Howard Schultz was born to a poor Jewish-German family in Brooklyn. A phenomenal athlete, he paid his way through higher education on sports scholarships. After working as a salesperson for Xerox, he became the general manager of Swedish coffee machine maker Hammarplast. In this role, he paid a visit to one of the company’s clients – a tiny café in Seattle called Starbucks. Having traveled through Italy and seen the importance of café-socials in Italian society, Schultz was inspired to create the same for America. Unfortunately the three Starbucks founders (two of whom are fellow Jews Gordon Bowker and Zev Siegl) didn’t share his vision. So in 1985 Howard Schultz started his own café called Il Giornale. Hugely successful, by 1988 Schultz was able to buy out the original Starbucks and adopted it as his own brand name! Schultz quickly became a billionaire, went on to own the Seattle Supersonics basketball team, wrote two books, and received multiple awards, including one from Aish HaTorah for his Israel advocacy work. Today, Starbucks is the largest coffeehouse in the world, with 19,435 locations in 58 countries. The company continues to run under the direction of Schultz, and has become well-known for its humanitarianism: their Ethos brand raises money for water development projects, while Product Red delivers AIDS medication to Africa. The Starbucks Foundation works to develop youth literacy and leadership, sponsoring volunteer work and providing millions of dollars in grants every year.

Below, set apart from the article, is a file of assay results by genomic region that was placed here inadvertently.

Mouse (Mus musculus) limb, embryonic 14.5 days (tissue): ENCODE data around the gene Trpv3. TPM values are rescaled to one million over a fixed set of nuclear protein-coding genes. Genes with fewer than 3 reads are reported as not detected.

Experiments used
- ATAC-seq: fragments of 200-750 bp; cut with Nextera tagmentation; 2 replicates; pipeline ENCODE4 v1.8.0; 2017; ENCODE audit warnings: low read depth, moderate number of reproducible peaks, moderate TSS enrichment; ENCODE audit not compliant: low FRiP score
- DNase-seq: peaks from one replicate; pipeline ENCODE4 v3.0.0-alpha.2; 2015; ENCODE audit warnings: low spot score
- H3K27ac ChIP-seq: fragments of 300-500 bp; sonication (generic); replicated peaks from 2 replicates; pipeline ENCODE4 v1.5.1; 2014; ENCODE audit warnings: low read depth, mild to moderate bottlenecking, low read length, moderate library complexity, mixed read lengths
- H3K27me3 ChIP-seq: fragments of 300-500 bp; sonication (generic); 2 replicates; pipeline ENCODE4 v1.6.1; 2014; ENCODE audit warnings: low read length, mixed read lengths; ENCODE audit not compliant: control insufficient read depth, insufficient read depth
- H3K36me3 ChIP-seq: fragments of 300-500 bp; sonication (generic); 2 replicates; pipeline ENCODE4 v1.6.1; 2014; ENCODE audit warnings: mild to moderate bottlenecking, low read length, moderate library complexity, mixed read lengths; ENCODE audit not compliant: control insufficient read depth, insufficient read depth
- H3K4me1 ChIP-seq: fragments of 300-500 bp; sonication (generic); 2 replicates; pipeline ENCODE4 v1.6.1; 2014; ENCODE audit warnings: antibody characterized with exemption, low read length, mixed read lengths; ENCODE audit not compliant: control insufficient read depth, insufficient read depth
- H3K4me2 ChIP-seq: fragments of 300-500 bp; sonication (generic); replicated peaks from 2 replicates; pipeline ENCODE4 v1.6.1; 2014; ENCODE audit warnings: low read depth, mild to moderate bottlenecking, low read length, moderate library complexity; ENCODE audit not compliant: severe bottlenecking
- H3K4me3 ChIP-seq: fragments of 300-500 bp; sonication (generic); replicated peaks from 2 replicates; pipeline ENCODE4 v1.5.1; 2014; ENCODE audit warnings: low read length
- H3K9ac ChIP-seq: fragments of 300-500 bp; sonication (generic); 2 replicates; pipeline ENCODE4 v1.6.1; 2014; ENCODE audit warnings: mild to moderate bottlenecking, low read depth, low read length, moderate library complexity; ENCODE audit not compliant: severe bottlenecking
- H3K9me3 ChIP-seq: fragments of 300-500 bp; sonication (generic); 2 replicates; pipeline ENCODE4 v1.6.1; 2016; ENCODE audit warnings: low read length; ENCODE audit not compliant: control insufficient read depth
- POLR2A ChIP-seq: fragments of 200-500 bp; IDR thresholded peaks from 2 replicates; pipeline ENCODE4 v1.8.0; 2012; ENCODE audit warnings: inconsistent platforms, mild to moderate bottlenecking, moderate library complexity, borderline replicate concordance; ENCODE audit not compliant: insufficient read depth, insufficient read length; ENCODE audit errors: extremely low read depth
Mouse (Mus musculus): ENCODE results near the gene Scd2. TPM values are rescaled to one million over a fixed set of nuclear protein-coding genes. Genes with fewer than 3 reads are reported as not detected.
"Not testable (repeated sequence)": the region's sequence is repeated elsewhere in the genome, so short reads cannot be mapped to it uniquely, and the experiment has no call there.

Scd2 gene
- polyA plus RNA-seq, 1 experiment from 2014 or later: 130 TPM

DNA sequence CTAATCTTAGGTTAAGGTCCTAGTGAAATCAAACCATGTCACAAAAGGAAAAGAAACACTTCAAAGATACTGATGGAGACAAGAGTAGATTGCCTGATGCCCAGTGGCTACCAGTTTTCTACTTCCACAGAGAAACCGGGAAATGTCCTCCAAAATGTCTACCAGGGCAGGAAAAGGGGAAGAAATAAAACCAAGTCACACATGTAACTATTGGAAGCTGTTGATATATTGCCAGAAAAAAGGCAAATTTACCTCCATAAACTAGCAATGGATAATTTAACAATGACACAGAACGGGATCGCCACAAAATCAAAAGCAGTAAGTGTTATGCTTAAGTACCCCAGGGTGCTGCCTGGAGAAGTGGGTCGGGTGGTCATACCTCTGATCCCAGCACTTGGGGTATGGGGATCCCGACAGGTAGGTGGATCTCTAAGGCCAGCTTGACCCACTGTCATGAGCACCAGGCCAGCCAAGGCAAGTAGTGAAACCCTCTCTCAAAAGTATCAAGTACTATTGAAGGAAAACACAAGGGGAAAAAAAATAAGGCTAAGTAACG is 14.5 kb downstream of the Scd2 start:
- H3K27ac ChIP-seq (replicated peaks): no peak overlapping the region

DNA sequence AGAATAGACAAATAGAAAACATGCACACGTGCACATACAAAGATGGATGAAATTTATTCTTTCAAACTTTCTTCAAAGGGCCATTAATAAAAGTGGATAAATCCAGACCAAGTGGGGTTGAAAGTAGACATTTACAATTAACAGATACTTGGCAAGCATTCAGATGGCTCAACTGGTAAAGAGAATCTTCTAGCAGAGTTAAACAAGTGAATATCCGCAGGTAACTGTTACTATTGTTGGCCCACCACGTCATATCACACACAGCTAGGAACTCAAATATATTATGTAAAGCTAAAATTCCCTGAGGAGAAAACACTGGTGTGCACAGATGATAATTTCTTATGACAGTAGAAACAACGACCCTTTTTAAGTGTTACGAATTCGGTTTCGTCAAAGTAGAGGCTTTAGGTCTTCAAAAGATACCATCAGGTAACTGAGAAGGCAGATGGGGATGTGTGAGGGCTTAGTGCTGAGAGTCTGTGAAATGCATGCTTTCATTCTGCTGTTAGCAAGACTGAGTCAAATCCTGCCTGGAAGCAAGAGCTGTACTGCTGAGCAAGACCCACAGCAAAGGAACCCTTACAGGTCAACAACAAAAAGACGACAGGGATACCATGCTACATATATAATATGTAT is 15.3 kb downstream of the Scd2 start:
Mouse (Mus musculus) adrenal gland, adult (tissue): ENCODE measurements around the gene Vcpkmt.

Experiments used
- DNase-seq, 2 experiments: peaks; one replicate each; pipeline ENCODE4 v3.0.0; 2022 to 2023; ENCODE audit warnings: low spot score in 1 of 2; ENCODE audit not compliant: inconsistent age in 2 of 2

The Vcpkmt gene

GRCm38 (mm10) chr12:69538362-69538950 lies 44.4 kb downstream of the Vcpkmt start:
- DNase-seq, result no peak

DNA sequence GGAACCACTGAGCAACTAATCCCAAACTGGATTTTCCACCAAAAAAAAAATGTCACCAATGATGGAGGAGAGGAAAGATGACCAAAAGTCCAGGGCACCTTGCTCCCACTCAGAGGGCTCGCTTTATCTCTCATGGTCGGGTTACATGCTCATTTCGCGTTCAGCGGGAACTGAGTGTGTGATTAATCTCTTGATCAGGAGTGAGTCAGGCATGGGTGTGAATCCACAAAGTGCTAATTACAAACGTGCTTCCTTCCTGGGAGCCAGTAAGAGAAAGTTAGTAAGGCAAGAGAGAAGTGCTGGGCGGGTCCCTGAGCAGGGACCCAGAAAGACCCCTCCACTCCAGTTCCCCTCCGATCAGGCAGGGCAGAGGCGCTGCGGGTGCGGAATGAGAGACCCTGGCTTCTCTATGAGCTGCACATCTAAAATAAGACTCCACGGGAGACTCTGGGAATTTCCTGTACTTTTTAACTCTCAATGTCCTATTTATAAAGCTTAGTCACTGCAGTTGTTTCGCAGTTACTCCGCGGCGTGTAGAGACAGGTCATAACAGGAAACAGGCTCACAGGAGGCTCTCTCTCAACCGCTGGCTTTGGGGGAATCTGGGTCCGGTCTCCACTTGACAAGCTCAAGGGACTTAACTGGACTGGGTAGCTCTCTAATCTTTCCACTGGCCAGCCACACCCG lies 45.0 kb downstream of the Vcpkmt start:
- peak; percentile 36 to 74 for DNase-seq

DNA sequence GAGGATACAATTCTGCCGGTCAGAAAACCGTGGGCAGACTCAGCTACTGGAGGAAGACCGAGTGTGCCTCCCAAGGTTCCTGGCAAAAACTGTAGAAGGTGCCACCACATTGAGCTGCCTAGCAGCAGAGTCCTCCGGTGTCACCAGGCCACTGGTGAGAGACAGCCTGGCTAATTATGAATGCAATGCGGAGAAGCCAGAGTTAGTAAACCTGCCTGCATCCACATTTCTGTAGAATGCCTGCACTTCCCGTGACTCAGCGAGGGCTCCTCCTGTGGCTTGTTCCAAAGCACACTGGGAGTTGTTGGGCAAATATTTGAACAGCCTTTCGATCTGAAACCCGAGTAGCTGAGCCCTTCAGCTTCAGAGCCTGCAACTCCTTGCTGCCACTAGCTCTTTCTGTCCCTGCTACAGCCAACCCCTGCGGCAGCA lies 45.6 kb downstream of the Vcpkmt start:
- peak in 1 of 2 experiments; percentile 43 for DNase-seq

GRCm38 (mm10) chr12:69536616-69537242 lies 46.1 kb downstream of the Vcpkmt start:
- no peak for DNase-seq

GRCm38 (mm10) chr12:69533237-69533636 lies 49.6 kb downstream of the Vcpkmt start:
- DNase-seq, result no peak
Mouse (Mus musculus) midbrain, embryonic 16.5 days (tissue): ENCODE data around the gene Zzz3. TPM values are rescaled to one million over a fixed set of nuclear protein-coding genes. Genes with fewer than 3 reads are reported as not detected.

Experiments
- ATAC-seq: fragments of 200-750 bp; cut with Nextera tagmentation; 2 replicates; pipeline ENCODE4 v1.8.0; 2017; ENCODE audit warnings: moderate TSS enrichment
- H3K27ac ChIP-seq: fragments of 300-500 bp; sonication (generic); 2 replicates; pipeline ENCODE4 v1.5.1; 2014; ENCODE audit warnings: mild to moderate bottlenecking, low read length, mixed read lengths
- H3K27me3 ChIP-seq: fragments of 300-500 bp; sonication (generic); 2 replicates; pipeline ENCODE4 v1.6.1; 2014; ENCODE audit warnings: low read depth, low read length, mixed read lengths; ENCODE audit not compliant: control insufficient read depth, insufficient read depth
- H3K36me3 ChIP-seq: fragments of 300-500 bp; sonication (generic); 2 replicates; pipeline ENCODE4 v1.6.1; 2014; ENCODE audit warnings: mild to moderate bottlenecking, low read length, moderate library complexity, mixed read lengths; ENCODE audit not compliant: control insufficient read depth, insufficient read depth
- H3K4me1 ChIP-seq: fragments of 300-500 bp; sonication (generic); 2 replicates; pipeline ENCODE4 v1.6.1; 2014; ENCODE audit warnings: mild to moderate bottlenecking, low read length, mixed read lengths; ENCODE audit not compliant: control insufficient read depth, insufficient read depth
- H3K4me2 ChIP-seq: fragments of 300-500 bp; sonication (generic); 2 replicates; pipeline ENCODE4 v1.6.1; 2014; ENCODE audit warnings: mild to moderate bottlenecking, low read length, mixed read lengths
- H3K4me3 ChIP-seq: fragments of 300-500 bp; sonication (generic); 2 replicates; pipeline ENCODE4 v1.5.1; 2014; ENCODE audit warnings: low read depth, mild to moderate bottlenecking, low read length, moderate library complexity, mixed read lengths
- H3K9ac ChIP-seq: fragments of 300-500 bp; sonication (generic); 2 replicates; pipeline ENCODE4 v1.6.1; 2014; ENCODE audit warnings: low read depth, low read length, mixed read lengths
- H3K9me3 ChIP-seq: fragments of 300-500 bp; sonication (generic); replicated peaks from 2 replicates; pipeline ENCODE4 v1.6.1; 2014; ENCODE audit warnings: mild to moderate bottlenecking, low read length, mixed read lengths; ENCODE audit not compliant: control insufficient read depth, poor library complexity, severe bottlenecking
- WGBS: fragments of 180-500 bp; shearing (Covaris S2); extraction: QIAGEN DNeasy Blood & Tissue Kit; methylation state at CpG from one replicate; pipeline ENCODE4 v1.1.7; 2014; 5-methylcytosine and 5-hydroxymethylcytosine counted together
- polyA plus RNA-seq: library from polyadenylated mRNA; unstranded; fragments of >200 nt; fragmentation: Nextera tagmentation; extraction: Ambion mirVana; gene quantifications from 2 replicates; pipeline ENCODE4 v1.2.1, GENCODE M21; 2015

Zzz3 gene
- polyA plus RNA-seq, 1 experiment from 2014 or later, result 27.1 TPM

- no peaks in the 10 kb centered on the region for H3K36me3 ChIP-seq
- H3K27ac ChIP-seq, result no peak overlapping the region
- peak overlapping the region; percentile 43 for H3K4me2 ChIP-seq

Words of the Week
Leave Israel alone, for even if they are not themselves prophets, they are still the children of prophets.
Since the very beginnings of baseball, the sport has been dominated by great Jewish players: Hank Greenberg, Buddy Myer, Al Rosen, Ken Holtzman and many more. Perhaps most famous of all is Sandy Koufax, the greatest left-handed pitcher of all time, who actually started out as a basketball player in Brooklyn. The first person to win the Cy Young Award (for best pitcher) three times, he was also the league MVP in 1963. Koufax’s shining moment was when he refused to play the first game of the World Series because it was on Yom Kippur. He came back to lead his trailing team to the World Series victory, which earned him the Sportsman of the Year Award. Forced to retire at the young age of 30 due to arthritis, he became the youngest player ever to be inducted into the Baseball Hall of Fame. Interestingly, Koufax’s last name at birth was Braun, like this year’s baseball MVP Ryan Braun, nicknamed “The Hebrew Hammer”. The son of an Israeli, he has recently said, “I am Jewish… I’m extremely proud to be a role model for young Jewish kids.”
Words of the Week
Earth provides enough to satisfy every man’s need, but not every man’s greed. – Gandhi